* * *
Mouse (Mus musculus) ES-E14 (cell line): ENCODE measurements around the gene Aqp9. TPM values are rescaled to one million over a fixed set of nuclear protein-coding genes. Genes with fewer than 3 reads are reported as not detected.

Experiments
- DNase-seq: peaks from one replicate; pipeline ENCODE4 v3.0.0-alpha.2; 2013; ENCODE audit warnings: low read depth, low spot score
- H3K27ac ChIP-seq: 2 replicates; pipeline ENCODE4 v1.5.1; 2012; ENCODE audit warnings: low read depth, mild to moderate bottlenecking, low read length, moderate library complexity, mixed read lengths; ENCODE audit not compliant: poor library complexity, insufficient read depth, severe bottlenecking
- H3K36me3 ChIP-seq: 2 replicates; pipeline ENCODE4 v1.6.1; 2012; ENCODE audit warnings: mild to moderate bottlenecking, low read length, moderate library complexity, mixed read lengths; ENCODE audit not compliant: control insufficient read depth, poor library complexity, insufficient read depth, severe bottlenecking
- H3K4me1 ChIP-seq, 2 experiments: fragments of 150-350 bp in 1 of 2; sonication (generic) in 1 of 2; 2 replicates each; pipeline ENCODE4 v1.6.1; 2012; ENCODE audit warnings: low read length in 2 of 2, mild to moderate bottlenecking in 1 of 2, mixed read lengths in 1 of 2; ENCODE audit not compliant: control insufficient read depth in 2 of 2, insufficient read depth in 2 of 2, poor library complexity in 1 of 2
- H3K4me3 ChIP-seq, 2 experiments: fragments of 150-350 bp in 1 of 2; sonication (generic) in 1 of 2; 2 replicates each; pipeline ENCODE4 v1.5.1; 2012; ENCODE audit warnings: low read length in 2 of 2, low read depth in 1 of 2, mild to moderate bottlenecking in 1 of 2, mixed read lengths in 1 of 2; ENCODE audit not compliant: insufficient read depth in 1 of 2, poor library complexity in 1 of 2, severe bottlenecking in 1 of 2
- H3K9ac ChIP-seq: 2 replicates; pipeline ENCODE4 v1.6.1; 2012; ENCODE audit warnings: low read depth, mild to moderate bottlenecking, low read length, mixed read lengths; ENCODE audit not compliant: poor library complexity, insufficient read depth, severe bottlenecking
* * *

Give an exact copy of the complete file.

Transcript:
Mouse (Mus musculus) ES-E14 (cell line): ENCODE measurements around the gene Aqp9. TPM values are rescaled to one million over a fixed set of nuclear protein-coding genes. Genes with fewer than 3 reads are reported as not detected.

Experiments
- DNase-seq: peaks from one replicate; pipeline ENCODE4 v3.0.0-alpha.2; 2013; ENCODE audit warnings: low read depth, low spot score
- H3K27ac ChIP-seq: 2 replicates; pipeline ENCODE4 v1.5.1; 2012; ENCODE audit warnings: low read depth, mild to moderate bottlenecking, low read length, moderate library complexity, mixed read lengths; ENCODE audit not compliant: poor library complexity, insufficient read depth, severe bottlenecking
- H3K36me3 ChIP-seq: 2 replicates; pipeline ENCODE4 v1.6.1; 2012; ENCODE audit warnings: mild to moderate bottlenecking, low read length, moderate library complexity, mixed read lengths; ENCODE audit not compliant: control insufficient read depth, poor library complexity, insufficient read depth, severe bottlenecking
- H3K4me1 ChIP-seq, 2 experiments: fragments of 150-350 bp in 1 of 2; sonication (generic) in 1 of 2; 2 replicates each; pipeline ENCODE4 v1.6.1; 2012; ENCODE audit warnings: low read length in 2 of 2, mild to moderate bottlenecking in 1 of 2, mixed read lengths in 1 of 2; ENCODE audit not compliant: control insufficient read depth in 2 of 2, insufficient read depth in 2 of 2, poor library complexity in 1 of 2
- H3K4me3 ChIP-seq, 2 experiments: fragments of 150-350 bp in 1 of 2; sonication (generic) in 1 of 2; 2 replicates each; pipeline ENCODE4 v1.5.1; 2012; ENCODE audit warnings: low read length in 2 of 2, low read depth in 1 of 2, mild to moderate bottlenecking in 1 of 2, mixed read lengths in 1 of 2; ENCODE audit not compliant: insufficient read depth in 1 of 2, poor library complexity in 1 of 2, severe bottlenecking in 1 of 2
- H3K9ac ChIP-seq: 2 replicates; pipeline ENCODE4 v1.6.1; 2012; ENCODE audit warnings: low read depth, mild to moderate bottlenecking, low read length, mixed read lengths; ENCODE audit not compliant: poor library complexity, insufficient read depth, severe bottlenecking